Prof Donal O’Shea, head of the obesity management clinic in St Columcille’s Hospital, Dublin, estimates that the young are getting one fifth of their calories from junk food and said the health service was close to being “overwhelmed” by those seeking treatment.

You have to wonder why we are not already on a war footing, says Boseley. But, as her meticulously researched book explains, part of the problem is the complex nature of obesity. We are not more gluttonous or more weak-willed than our predecessors, according to the Foresight report published in Britain in 2009. What has changed beyond recognition, though, is the way we work and eat, and more critically, the way we produce and sell food.

Boseley is not slow to point the finger of blame at multinational food manufacturers (and their “rapacious profiteering”) along with the politicians of all stripes who collude with them because food giants create jobs and jobs matter to national economies.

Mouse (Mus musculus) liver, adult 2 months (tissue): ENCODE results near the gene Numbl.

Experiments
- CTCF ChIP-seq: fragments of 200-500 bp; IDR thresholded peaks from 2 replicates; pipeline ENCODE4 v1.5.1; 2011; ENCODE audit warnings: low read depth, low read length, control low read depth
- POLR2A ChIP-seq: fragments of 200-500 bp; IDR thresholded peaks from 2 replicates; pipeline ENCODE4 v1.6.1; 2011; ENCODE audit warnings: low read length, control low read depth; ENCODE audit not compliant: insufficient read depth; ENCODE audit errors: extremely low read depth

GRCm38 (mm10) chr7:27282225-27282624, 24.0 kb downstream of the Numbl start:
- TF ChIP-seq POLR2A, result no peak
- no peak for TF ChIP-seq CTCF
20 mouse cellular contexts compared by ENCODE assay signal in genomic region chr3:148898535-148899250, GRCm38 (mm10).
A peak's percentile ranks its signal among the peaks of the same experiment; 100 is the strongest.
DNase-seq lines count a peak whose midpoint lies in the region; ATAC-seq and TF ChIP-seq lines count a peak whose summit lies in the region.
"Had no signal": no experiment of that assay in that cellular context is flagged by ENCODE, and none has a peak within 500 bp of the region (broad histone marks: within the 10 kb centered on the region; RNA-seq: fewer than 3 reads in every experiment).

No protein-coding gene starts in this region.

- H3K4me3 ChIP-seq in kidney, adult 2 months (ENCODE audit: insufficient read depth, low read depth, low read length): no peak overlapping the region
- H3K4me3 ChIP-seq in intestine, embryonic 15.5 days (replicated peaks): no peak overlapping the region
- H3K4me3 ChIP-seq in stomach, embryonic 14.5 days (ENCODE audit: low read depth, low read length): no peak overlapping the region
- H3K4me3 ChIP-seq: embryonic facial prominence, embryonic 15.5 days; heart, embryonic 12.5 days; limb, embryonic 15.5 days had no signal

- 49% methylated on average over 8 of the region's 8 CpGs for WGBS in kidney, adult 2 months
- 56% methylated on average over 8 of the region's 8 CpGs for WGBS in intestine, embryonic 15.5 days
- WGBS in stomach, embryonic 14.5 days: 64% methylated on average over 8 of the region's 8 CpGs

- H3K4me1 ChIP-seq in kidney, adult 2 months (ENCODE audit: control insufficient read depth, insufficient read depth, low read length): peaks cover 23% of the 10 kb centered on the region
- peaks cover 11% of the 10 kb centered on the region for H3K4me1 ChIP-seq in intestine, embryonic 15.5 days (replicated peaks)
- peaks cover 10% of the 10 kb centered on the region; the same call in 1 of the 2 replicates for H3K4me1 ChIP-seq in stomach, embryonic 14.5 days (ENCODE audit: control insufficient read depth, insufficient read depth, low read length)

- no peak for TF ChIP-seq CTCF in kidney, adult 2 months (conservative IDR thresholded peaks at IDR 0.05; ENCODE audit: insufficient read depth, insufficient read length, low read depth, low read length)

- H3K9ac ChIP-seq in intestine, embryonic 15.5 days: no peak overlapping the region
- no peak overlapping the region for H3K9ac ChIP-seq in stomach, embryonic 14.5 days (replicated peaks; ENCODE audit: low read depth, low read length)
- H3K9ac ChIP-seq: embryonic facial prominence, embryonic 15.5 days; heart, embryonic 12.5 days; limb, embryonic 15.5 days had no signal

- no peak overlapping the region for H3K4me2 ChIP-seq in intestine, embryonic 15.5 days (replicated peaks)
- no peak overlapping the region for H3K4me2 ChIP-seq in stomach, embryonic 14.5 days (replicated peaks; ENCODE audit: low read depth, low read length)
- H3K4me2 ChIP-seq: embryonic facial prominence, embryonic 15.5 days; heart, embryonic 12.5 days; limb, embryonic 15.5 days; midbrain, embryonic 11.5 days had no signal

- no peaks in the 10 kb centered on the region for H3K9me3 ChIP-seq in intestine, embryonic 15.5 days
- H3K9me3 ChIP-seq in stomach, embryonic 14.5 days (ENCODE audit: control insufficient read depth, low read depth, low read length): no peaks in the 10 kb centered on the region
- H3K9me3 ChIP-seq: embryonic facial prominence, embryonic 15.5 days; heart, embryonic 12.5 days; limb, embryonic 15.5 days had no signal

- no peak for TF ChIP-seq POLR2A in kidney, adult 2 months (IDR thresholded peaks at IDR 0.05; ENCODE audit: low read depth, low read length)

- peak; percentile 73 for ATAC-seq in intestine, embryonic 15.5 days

To get some idea of the scale of profits, consider this. In 2010, Burger King and Pizza Hut spent a staggering $4bn (€2.94bn) just to market their products. The tone of food and drink advertising has also changed. Where once chocolates and other sweets were marketed as an occasional treat they are now seen as an everyday treat.

“It is not a fair fight,” says Boseley, adding that consumers are at the mercy of food manufacturers who are deeply manipulative.